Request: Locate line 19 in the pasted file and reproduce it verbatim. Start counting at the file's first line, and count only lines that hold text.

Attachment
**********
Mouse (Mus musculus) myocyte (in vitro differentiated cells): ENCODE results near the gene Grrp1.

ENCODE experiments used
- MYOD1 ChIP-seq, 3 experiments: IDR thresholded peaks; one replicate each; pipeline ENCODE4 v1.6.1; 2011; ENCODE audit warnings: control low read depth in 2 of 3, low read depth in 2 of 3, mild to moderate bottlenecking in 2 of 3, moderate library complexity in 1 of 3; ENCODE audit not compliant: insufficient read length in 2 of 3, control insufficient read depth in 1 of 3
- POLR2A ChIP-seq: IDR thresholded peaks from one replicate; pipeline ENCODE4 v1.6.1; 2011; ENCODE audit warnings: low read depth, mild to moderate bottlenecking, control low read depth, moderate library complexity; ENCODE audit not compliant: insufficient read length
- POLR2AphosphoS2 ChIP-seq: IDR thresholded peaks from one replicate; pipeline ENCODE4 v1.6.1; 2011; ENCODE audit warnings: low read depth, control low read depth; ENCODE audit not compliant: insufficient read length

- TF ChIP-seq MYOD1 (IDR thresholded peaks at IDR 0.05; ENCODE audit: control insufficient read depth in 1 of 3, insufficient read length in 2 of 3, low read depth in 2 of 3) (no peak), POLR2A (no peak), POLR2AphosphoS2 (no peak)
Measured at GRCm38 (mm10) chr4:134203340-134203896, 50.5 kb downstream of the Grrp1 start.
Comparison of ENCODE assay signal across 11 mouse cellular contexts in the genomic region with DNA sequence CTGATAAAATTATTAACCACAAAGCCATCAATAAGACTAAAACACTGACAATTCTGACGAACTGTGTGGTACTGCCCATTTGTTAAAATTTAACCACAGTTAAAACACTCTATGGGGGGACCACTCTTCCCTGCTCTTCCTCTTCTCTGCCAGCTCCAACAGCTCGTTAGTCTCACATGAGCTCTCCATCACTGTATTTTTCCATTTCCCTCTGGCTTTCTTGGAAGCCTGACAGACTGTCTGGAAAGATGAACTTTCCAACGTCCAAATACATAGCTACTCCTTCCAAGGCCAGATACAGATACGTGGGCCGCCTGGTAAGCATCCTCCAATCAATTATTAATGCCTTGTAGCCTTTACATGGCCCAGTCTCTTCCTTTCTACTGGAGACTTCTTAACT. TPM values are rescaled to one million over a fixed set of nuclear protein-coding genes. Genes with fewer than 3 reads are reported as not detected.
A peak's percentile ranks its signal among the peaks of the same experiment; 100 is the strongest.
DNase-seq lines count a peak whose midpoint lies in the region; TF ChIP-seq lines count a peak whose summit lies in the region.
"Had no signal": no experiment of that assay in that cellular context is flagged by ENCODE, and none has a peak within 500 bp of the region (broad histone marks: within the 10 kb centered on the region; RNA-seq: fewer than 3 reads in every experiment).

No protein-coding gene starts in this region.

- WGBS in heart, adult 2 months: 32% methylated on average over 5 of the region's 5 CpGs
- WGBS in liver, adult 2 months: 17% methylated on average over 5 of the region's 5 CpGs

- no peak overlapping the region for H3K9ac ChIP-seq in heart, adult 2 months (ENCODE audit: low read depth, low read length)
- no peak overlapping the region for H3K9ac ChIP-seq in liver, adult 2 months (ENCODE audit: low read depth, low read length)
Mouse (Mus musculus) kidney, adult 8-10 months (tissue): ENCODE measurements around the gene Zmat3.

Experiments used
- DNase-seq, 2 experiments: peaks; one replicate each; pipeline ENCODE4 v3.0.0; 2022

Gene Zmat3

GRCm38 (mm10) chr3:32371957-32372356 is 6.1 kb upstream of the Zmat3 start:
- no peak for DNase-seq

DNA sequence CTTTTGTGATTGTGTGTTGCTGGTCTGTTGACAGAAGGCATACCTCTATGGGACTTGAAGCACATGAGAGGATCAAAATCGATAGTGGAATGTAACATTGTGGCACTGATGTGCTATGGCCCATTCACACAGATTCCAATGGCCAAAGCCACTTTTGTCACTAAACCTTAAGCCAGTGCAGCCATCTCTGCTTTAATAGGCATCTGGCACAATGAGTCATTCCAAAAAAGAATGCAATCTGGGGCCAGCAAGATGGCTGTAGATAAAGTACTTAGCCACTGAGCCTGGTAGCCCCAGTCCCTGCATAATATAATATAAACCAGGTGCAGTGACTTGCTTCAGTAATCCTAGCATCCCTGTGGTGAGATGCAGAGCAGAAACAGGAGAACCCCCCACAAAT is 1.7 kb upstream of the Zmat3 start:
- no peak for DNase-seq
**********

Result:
- DNase-seq, 2 experiments: peaks; one replicate each; pipeline ENCODE4 v3.0.0; 2022